A visit to our special exhibitions will transform your understanding of the human experience through compelling narratives, unique objects and engaging interactives. The stories of diverse cultures throughout history and their varied perspectives are shared through a contemporary lens, making historical connections that are relevant to our lives today. We invite you to join us on a voyage of ongoing discovery!
Bearing Witness: Four Days in West Kingston
In May 2010, the “Tivoli Incursion”, a standoff between Jamaican security forces and a local gang leader wanted for extradition by the United States government, resulted in the death of at least 75 civilians in West Kingston on the island of Jamaica. This new exhibition—part art installation, part memorial, and part call to action—sheds light on those events through compelling video and audio footage featuring firsthand accounts of people directly impacted by the violence. Free with General Admission.
Ancient Architects of North America
Moundbuilders explores the fascinating story of Native American moundbuilding through a variety of photographs, artifacts, archival materials, and excavation records.
Early Television Meets the World of Archaeology, 1950-1966
Penn Museum Archives’ new exhibition, offered in conjunction with the University of Pennsylvania Provost Office’s Year of Innovation, looks back at the pioneering Penn Museum television program “What in the World?”
Stories from Syria and Iraq
Nimrud. Aleppo. Palmyra. Ebla. These ancient sites and many others in Iraq and Syria have found their way to the top of international news today, as the destruction of cultural heritage becomes both a by-product and a tactic of ongoing war.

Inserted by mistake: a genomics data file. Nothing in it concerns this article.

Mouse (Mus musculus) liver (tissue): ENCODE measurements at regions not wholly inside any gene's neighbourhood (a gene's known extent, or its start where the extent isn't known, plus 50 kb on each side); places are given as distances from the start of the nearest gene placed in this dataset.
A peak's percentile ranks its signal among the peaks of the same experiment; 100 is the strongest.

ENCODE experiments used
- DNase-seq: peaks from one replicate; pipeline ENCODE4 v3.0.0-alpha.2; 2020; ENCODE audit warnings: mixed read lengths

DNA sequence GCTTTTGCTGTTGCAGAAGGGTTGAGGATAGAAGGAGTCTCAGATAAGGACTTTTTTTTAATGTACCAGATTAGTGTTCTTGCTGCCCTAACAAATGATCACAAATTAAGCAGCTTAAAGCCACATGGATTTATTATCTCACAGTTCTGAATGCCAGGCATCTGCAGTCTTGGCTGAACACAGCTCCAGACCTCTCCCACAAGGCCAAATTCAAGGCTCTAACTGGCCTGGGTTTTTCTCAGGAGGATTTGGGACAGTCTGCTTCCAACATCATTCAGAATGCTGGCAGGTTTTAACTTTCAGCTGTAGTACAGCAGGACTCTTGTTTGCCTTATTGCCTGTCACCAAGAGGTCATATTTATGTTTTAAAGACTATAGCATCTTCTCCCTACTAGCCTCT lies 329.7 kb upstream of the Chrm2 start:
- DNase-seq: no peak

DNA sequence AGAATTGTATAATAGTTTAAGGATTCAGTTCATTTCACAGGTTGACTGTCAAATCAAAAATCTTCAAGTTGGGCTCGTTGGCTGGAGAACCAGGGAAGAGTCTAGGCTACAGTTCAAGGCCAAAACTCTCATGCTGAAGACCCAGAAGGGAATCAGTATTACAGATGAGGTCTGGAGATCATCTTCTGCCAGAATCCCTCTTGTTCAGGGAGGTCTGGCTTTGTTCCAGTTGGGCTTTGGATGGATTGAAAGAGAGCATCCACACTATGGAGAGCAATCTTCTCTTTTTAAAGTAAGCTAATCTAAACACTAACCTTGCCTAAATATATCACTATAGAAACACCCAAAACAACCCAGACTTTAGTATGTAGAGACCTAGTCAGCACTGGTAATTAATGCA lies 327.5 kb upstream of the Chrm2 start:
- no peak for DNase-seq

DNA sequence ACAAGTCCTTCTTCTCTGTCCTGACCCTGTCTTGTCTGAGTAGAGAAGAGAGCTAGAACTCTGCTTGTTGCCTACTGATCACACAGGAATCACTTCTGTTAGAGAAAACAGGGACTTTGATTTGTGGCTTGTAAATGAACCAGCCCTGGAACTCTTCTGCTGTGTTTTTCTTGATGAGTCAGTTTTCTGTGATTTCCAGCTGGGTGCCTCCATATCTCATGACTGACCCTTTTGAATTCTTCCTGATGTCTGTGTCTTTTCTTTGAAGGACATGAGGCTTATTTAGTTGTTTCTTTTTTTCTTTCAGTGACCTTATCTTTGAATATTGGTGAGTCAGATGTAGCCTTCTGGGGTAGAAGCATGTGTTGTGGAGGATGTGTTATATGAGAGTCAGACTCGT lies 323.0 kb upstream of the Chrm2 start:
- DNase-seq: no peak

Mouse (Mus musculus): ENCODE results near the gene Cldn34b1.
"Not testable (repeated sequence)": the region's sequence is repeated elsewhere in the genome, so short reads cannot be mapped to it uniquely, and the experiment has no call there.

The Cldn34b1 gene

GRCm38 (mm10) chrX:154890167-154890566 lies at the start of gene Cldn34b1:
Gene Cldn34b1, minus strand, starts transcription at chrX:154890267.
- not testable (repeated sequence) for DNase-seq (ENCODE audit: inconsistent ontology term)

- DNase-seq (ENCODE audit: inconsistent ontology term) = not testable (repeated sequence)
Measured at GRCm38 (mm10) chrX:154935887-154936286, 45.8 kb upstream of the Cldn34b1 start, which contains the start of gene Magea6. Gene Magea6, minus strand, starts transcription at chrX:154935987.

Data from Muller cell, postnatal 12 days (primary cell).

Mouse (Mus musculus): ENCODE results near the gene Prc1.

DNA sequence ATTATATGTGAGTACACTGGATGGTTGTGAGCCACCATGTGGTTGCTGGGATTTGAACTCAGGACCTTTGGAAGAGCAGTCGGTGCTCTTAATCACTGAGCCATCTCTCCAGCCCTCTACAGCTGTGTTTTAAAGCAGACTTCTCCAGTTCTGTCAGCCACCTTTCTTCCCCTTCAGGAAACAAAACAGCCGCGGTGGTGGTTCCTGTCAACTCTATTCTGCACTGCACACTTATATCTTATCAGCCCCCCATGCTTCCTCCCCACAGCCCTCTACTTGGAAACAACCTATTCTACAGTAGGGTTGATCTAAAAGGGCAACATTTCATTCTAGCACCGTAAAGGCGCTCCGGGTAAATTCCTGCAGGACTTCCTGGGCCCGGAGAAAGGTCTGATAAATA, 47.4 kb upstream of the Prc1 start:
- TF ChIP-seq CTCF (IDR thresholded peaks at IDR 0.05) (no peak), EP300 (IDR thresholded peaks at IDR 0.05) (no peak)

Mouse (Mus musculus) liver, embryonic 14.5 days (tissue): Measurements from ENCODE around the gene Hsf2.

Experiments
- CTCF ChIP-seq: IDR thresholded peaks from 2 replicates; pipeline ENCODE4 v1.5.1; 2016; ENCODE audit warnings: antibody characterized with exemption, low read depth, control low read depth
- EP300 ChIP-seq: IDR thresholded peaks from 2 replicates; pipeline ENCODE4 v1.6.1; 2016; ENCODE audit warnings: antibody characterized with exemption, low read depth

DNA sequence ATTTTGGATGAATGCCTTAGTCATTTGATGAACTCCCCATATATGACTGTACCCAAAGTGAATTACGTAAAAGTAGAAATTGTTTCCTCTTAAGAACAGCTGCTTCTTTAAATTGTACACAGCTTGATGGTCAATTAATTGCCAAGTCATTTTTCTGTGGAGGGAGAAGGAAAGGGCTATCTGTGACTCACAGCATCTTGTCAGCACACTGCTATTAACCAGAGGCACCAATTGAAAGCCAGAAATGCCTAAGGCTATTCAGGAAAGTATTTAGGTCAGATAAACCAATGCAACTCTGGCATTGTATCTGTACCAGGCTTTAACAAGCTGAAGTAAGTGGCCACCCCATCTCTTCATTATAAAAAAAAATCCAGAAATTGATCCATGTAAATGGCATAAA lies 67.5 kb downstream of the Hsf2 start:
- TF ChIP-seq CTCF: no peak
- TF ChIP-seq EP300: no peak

Conservation in Action
Part exhibition, part working laboratory, a glass-enclosed conservation lab allows you to follow conservators as they protect, restore, and preserve pieces of Egyptian history.
Media Through Time
This student-curated exhibition features 17 objects, drawn from the Penn Museum’s collection and spanning more than four millennia, that impart messages expressing power, influence, and status through diverse media.
The People—Here and Now
Remarkable objects and contemporary voices combine to offer a new understanding of the first inhabitants of this land, as told through Native American perspectives.
with the Penn Museum
How do you imagine Africa? This interactive exhibition invites you to explore your concept of Africa and the people who have inhabited the continent throughout history.
Are racial categories useful ways to categorize humans? Explore the history of race in this display, which includes skulls from the notorious Morton Collection.